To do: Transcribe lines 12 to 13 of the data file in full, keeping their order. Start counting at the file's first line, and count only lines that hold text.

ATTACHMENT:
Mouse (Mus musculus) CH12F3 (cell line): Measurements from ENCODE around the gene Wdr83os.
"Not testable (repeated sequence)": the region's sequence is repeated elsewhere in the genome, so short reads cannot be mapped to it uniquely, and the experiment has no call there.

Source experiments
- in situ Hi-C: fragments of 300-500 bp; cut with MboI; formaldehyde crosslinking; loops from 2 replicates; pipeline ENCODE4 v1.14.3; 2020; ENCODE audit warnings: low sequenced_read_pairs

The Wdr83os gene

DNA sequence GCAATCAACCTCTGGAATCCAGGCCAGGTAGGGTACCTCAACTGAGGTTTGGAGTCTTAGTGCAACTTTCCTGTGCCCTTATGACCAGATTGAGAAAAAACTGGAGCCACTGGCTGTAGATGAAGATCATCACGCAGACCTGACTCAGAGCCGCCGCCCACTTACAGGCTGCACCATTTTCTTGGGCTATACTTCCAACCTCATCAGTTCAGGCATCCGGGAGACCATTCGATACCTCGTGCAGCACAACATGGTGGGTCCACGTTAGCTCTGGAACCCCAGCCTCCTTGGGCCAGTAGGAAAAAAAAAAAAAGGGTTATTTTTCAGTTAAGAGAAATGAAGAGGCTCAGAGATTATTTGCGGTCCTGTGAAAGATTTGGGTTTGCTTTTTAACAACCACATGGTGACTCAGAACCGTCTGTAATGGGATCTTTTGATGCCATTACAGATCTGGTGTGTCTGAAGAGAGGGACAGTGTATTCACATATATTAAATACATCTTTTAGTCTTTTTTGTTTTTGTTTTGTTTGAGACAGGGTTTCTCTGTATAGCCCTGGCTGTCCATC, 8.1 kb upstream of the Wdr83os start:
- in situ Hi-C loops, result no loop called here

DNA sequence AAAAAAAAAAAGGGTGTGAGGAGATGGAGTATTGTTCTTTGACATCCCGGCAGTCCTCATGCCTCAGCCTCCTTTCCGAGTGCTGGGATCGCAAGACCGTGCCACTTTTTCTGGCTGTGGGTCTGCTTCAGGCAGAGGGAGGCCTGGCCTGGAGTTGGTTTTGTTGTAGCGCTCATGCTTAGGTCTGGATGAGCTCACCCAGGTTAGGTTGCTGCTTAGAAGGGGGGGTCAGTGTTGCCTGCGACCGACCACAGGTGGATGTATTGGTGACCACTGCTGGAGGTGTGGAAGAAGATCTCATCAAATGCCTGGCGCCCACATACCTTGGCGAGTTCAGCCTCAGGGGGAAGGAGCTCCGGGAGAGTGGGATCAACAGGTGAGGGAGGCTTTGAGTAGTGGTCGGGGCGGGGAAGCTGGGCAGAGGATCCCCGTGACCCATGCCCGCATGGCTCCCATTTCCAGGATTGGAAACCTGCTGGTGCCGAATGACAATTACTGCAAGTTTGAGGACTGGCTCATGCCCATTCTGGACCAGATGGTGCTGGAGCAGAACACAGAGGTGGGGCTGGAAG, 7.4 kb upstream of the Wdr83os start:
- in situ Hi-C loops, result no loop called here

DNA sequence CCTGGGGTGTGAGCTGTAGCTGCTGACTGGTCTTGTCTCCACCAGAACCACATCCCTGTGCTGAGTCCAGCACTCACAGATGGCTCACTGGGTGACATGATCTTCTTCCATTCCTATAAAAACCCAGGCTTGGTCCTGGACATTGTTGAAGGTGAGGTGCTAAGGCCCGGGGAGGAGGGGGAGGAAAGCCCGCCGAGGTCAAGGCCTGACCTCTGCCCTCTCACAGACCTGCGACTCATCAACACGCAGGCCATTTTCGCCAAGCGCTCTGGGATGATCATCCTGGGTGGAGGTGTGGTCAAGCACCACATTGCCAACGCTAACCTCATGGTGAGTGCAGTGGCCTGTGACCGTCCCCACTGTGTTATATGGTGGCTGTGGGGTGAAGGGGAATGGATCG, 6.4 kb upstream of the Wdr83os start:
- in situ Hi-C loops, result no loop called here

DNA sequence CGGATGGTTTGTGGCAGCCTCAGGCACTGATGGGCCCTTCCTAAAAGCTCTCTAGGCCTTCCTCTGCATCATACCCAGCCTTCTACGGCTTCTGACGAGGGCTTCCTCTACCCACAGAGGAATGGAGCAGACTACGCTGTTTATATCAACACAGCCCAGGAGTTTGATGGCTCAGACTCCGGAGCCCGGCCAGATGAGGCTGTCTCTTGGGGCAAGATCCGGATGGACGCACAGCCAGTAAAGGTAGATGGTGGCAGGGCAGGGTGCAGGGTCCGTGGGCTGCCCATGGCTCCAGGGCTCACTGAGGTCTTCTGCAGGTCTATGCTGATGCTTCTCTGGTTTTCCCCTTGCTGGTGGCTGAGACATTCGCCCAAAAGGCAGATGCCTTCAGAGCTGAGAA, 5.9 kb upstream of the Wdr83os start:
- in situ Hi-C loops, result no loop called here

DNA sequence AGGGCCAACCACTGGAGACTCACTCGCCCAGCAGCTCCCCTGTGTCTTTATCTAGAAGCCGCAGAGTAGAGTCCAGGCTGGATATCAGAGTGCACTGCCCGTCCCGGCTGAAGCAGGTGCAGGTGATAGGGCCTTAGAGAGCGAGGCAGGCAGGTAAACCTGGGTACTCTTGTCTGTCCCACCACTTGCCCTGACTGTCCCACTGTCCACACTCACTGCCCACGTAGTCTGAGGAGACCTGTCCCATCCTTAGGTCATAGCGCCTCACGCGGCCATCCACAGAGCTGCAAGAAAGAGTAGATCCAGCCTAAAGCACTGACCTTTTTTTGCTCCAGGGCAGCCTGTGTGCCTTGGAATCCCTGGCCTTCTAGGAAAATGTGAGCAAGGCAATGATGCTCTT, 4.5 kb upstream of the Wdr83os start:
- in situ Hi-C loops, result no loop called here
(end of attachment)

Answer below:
DNA sequence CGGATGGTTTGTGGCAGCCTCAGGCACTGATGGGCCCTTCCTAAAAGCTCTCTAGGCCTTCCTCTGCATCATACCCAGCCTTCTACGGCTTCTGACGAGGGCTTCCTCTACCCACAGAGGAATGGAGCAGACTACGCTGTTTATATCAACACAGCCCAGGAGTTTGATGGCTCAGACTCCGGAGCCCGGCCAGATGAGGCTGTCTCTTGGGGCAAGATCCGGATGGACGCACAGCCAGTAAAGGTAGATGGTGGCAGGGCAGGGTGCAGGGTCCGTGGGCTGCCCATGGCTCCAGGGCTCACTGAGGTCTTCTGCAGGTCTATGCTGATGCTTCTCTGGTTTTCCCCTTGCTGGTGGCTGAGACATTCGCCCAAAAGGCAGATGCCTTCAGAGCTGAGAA, 5.9 kb upstream of the Wdr83os start:
- in situ Hi-C loops, result no loop called here